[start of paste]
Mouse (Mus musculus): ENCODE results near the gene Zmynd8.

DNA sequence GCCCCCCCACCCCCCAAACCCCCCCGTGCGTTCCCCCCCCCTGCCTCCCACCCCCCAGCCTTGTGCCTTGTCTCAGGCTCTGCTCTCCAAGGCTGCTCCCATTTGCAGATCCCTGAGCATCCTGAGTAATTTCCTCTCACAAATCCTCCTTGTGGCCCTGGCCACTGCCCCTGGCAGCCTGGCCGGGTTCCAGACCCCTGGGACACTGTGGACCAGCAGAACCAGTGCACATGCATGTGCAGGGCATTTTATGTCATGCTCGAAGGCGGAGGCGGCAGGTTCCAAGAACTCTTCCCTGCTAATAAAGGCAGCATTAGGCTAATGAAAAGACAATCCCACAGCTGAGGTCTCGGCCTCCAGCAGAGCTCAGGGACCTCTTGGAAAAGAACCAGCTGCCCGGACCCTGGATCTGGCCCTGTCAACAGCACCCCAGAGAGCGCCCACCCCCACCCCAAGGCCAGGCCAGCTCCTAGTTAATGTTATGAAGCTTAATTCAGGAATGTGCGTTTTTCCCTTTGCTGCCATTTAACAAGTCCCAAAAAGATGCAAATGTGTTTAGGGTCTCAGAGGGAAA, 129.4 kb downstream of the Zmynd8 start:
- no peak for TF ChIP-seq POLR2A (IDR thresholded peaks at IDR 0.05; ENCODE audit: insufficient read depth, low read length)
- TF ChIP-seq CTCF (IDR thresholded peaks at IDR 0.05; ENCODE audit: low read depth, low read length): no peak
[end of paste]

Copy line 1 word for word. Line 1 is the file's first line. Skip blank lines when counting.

Mouse (Mus musculus): ENCODE results near the gene Zmynd8.